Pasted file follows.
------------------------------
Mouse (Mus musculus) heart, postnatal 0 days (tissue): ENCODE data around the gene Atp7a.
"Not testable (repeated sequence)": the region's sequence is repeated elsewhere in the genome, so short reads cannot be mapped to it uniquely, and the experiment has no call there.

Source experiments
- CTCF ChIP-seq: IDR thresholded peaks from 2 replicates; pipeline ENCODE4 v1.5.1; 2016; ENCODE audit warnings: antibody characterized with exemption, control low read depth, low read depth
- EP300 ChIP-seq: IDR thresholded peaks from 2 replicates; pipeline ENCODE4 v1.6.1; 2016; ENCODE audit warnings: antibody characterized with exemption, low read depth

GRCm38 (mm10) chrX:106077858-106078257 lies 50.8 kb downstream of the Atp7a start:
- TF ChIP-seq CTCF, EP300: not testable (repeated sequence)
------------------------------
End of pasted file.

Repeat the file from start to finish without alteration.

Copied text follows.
Mouse (Mus musculus) heart, postnatal 0 days (tissue): ENCODE data around the gene Atp7a.
"Not testable (repeated sequence)": the region's sequence is repeated elsewhere in the genome, so short reads cannot be mapped to it uniquely, and the experiment has no call there.

Source experiments
- CTCF ChIP-seq: IDR thresholded peaks from 2 replicates; pipeline ENCODE4 v1.5.1; 2016; ENCODE audit warnings: antibody characterized with exemption, control low read depth, low read depth
- EP300 ChIP-seq: IDR thresholded peaks from 2 replicates; pipeline ENCODE4 v1.6.1; 2016; ENCODE audit warnings: antibody characterized with exemption, low read depth

GRCm38 (mm10) chrX:106077858-106078257 lies 50.8 kb downstream of the Atp7a start:
- TF ChIP-seq CTCF, EP300: not testable (repeated sequence)